were thrown much together, our intimacy increasing. I never had a friend to whom I was more warmly attached. His character was nearly faultless. Possessing a warm, generous heart, genial, affable, honest, courteous to his opponents, persevering, industrious in research, never losing sight of the principal point under discussion, aptly illustrating by his stories always introduced with good effect, he was free from political trickery or denunciation of the private character of his opponents. In debate firm and collected, with "charity towards all, malice towards none," he won the confidence of the public, even of his political opponents.
Lincoln in Congress.
By Alexander H. Stephens, Vice-President of the Confederate States of America.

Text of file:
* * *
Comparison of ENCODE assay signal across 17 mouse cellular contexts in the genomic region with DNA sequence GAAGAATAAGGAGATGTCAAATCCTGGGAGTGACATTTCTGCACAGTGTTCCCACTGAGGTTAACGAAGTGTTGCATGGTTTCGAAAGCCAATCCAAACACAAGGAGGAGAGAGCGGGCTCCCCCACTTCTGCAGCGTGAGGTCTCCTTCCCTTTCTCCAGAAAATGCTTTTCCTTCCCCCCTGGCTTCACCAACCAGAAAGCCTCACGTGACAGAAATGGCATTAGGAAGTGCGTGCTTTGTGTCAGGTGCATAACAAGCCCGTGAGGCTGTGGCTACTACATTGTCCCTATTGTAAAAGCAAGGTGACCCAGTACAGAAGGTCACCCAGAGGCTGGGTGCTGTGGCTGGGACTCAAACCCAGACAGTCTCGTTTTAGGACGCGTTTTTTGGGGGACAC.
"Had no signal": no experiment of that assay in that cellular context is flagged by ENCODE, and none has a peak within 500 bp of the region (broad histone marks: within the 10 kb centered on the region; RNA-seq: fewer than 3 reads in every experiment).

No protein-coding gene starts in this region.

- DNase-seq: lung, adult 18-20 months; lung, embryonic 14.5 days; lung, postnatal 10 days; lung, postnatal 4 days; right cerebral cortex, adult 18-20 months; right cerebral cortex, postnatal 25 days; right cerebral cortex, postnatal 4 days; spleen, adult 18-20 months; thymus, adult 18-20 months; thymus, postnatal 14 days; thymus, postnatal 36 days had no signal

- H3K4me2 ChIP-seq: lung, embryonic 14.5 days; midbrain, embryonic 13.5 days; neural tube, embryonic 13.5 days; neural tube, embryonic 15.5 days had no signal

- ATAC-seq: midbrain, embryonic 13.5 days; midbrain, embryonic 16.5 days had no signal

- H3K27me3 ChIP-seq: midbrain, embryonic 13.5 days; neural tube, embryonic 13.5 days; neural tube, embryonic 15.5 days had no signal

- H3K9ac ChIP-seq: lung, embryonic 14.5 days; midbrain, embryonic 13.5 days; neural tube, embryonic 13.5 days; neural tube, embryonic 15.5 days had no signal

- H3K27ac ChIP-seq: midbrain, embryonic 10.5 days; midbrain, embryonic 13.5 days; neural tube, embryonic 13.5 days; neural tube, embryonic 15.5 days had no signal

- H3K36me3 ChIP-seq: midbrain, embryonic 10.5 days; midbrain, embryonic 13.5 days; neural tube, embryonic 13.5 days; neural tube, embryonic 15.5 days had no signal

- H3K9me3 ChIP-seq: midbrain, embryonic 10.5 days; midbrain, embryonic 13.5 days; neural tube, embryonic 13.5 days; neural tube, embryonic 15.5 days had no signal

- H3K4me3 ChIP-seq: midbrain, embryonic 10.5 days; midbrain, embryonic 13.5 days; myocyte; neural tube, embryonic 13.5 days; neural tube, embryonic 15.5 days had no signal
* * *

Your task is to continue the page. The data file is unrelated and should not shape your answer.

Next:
I knew Mr. Lincoln well and intimately. We were both members of the Thirtieth Congress, that is, from 1847 to 4th March, 1849. We both belonged to the Whig organization of that day, and were both ardent supporters of General Taylor to the Presidency in 1848. Mr. Lincoln, Mr. Wm. Ballard Preston, and Mr. Thos. S. Flournoy of Virginia, Mr. Toombs of Georgia, Mr. E. C. Campbell of Florida, and one or two others, and myself formed the first Congressional Taylor Club; we were known as the Young Indians, who by our extensive correspondence organized the Taylor movement throughout the country, which resulted in his nomination at Philadelphia. Mr. Lincoln was careful as to his manners, awkward in his speech, but was possessed of a very strong,